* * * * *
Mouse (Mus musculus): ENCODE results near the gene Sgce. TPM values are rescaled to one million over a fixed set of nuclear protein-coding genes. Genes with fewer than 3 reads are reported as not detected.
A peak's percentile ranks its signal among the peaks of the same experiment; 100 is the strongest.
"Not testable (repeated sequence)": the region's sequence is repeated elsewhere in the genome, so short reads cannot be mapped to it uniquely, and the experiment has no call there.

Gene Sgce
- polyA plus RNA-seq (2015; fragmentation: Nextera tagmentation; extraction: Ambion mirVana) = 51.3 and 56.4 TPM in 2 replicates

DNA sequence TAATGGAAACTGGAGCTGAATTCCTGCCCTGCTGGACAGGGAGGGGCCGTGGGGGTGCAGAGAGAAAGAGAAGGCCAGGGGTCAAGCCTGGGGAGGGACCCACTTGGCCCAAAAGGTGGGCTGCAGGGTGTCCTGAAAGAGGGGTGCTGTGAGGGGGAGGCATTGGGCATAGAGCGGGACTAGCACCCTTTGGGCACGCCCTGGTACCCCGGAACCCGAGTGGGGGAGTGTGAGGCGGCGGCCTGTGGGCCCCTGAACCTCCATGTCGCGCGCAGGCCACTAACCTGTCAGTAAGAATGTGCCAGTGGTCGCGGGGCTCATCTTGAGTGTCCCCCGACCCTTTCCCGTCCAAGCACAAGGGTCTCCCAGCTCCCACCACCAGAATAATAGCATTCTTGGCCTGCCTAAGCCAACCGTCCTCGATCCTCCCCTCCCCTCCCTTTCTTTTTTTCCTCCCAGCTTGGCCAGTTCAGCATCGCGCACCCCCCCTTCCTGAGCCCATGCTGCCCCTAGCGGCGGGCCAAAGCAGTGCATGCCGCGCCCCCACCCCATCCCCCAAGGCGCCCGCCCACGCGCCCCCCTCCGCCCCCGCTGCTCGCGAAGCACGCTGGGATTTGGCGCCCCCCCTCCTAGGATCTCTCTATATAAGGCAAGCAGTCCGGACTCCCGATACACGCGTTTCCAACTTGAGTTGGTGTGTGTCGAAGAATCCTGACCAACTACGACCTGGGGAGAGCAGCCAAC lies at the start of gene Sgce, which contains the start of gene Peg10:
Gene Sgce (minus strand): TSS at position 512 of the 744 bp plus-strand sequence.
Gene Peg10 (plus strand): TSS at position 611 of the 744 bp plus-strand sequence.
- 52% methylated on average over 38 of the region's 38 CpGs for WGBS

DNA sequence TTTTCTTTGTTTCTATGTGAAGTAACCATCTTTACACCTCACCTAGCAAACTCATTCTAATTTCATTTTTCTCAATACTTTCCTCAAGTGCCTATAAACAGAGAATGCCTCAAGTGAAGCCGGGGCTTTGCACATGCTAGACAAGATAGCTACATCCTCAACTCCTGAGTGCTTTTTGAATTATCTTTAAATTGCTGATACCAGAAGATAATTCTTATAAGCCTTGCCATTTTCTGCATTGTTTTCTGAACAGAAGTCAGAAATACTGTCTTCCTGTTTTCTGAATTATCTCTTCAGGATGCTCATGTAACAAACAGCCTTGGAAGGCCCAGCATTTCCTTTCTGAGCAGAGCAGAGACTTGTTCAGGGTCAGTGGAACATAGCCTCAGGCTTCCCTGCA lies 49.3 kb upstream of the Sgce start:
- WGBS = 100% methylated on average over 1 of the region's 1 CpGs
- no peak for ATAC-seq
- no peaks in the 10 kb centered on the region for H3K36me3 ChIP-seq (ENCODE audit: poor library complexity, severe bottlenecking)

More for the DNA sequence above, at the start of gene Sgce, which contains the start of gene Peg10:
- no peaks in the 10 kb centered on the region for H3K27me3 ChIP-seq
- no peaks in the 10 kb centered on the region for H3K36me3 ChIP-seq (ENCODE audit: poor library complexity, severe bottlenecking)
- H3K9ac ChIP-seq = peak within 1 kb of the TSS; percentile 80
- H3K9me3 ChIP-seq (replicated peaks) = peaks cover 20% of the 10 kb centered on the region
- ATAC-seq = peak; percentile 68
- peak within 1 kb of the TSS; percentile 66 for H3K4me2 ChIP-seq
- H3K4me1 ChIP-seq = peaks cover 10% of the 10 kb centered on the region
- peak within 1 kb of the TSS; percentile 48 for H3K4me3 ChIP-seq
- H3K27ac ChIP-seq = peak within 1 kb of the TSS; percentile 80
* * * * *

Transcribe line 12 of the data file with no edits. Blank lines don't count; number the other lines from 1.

- no peak for ATAC-seq